Time to turn my attention to the back. The locking mortise and tenon had been designed and it was now time to cut the mortises in the sides of the back. They were marked thru the holes in the sides and tape placed on the back to give the ends of the mortises. Using the horizontal router table.
A view from the side.
All of the wedge key tenons were made long so they are now being cut to the appropriate length minus 1/8” to allow for the back to move.
And cut the wedge tenons to the correct length.
A verification that they are not too long.
Now my attention is turned to the latch to keep the door shut. No metal you say. Maybe just a little. OK. My thought had been kicking around the old clothes pin. The ones that had a metal spring and a slot for the wire.
So this was my wire. It is an Holly dowel made like I made the Blackwood one. I found while making the Thorsen Tables that Holly is a tough wood and the grain doesn’t seem to make any difference in It’s breaking. The Walnut dowel shattered because of cross grain difference.
This is drilled in the end of a shelf board at a 15 deg angle and then relief cut out in the board to allow it to flex below the surface.
Now making the mortise and tenons for the door. The slots had already been cut for the panel.
Fitting them together.
Now all 4 sides and the panel.
Gee I don’t have to disassemble it to put in the glue. The dry fit is the final fit. How easy can this be. Hay lets hang it on the sides and check for width measurement. From the back
And now the front.
Trim off an 1/8” and lets pounds the sides home. Slide is the word. Pound is the action.
A good tight fit. And from the back.
How does it look with the back sitting there?
The point of no return. Get the bin of locking key wedge parts.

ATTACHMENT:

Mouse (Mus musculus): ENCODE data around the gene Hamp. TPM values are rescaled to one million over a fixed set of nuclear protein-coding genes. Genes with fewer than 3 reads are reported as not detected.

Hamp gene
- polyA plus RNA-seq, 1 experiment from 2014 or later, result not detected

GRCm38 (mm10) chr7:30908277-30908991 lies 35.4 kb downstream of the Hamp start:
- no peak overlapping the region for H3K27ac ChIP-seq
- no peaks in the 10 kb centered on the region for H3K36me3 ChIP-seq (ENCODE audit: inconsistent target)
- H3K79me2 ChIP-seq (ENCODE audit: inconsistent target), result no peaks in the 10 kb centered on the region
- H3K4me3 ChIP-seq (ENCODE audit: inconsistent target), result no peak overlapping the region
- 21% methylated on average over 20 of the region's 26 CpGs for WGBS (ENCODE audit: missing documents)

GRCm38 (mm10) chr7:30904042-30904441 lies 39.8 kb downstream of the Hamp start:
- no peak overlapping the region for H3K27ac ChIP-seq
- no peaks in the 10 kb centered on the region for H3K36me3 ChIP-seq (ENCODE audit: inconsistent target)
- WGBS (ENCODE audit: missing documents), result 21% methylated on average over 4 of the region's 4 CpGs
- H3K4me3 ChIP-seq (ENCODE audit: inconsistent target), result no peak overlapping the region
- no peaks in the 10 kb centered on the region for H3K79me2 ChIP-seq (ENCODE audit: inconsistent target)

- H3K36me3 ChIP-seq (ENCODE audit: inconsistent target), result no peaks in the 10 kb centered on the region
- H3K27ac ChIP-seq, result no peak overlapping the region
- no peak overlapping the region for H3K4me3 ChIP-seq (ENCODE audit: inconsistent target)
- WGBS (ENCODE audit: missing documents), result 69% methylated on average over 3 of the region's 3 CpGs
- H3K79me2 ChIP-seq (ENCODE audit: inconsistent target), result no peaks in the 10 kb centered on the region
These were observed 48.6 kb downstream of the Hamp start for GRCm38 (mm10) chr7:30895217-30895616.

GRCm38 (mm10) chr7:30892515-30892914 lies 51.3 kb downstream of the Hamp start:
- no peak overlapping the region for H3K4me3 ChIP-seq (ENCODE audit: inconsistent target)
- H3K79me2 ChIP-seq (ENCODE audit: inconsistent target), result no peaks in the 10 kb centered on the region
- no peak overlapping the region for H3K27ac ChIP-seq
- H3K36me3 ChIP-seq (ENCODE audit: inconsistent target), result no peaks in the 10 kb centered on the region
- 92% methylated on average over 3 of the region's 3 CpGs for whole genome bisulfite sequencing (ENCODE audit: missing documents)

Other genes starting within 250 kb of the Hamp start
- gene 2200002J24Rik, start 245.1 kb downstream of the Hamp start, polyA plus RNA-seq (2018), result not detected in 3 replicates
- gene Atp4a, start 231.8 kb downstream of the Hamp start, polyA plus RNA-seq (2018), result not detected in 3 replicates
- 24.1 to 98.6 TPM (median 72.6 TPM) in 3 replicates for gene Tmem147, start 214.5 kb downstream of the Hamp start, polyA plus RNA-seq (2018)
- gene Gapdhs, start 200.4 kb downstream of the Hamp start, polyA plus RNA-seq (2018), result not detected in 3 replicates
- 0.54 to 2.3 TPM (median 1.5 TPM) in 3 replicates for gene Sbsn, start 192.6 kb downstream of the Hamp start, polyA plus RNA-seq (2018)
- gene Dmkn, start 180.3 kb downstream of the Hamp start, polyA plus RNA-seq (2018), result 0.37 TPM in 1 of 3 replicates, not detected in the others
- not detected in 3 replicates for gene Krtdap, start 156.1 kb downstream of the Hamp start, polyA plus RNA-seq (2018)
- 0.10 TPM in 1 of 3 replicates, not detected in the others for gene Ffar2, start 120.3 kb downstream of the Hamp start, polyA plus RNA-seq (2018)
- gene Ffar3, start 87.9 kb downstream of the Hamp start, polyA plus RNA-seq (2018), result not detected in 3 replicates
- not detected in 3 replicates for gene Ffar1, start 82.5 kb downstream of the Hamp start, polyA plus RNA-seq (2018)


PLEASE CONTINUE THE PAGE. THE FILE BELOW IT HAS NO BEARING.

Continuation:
The first one in. It would be tough to go back any steps from here.
And they are all in. No splits, no screaming (me or the wood) I did need some clamps the pull the back into place. It developed a slight bow. But, it went the correct way. The dado in the bottom and the cutout on the top straighten it out.
And from the side.
The door off and the back on. The sliding dovetails on the hinges allow it to be put on and taken off great. The hinge pin is below the surface of the stiles so it cannot slide out.
I drilled a ¼” square mortise hole in the ends of the 4 door styles to lock the door pieces together. I sanded some stock square to drive into the holes. Not too tight to split, but not too loose to slide out over time.
Now turning to the hinges. I made some 7/32” walnut dowel. I drilled a 7/32 hole through the hinge and the stile. I then expanded the hinge hole with a 15/64” drill bit. I didn’t want the wooden dowel to put any pressure on the hinge to cause it to split, but I wanted it tight in the stile.
The dovetail is designed to support the weight of the door opening and closing. And the pins are to keep the dovetail from moving and out. The pegs are cut off a little proud of the surface on the back, but sanded smooth on the front.
Get some Danish Oil on the cut edges and let’r age for a while before final finishing.
-- I've been blessed with a father who liked to tinker in wood, and a wife who lets me tinker in wood. Southern Delaware email@example.com †